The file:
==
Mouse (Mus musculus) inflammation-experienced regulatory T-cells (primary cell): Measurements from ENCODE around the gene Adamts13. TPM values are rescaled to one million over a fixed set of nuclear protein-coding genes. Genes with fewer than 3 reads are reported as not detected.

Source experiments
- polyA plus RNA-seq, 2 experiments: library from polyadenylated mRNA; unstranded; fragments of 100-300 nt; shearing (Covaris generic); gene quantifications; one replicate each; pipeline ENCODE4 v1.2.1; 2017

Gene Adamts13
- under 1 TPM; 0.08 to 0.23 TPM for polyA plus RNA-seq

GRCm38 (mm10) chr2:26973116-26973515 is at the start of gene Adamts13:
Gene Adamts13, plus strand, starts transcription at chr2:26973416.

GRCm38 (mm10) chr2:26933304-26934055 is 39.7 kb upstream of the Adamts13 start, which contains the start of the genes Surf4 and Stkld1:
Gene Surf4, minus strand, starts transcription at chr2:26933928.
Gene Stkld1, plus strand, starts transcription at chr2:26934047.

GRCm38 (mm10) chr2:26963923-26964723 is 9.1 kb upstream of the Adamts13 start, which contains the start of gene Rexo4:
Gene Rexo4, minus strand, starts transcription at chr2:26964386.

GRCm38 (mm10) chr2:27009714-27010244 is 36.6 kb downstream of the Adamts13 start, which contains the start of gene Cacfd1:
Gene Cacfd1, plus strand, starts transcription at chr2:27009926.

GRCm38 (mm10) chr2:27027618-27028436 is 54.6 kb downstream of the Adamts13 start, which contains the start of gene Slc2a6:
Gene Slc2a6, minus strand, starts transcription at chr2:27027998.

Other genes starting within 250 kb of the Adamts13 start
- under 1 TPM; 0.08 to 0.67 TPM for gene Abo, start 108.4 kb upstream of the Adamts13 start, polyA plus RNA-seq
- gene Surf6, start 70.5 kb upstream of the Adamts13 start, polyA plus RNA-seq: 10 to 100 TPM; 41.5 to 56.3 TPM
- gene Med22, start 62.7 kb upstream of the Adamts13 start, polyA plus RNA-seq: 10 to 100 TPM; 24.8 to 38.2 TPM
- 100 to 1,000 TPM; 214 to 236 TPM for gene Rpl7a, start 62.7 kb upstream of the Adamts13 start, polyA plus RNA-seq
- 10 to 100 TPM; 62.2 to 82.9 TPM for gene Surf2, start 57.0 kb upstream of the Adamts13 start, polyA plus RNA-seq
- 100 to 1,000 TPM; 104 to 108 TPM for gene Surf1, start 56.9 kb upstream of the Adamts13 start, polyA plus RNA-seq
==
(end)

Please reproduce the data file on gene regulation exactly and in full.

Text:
Mouse (Mus musculus) inflammation-experienced regulatory T-cells (primary cell): Measurements from ENCODE around the gene Adamts13. TPM values are rescaled to one million over a fixed set of nuclear protein-coding genes. Genes with fewer than 3 reads are reported as not detected.

Source experiments
- polyA plus RNA-seq, 2 experiments: library from polyadenylated mRNA; unstranded; fragments of 100-300 nt; shearing (Covaris generic); gene quantifications; one replicate each; pipeline ENCODE4 v1.2.1; 2017

Gene Adamts13
- under 1 TPM; 0.08 to 0.23 TPM for polyA plus RNA-seq

GRCm38 (mm10) chr2:26973116-26973515 is at the start of gene Adamts13:
Gene Adamts13, plus strand, starts transcription at chr2:26973416.

GRCm38 (mm10) chr2:26933304-26934055 is 39.7 kb upstream of the Adamts13 start, which contains the start of the genes Surf4 and Stkld1:
Gene Surf4, minus strand, starts transcription at chr2:26933928.
Gene Stkld1, plus strand, starts transcription at chr2:26934047.

GRCm38 (mm10) chr2:26963923-26964723 is 9.1 kb upstream of the Adamts13 start, which contains the start of gene Rexo4:
Gene Rexo4, minus strand, starts transcription at chr2:26964386.

GRCm38 (mm10) chr2:27009714-27010244 is 36.6 kb downstream of the Adamts13 start, which contains the start of gene Cacfd1:
Gene Cacfd1, plus strand, starts transcription at chr2:27009926.

GRCm38 (mm10) chr2:27027618-27028436 is 54.6 kb downstream of the Adamts13 start, which contains the start of gene Slc2a6:
Gene Slc2a6, minus strand, starts transcription at chr2:27027998.

Other genes starting within 250 kb of the Adamts13 start
- under 1 TPM; 0.08 to 0.67 TPM for gene Abo, start 108.4 kb upstream of the Adamts13 start, polyA plus RNA-seq
- gene Surf6, start 70.5 kb upstream of the Adamts13 start, polyA plus RNA-seq: 10 to 100 TPM; 41.5 to 56.3 TPM
- gene Med22, start 62.7 kb upstream of the Adamts13 start, polyA plus RNA-seq: 10 to 100 TPM; 24.8 to 38.2 TPM
- 100 to 1,000 TPM; 214 to 236 TPM for gene Rpl7a, start 62.7 kb upstream of the Adamts13 start, polyA plus RNA-seq
- 10 to 100 TPM; 62.2 to 82.9 TPM for gene Surf2, start 57.0 kb upstream of the Adamts13 start, polyA plus RNA-seq
- 100 to 1,000 TPM; 104 to 108 TPM for gene Surf1, start 56.9 kb upstream of the Adamts13 start, polyA plus RNA-seq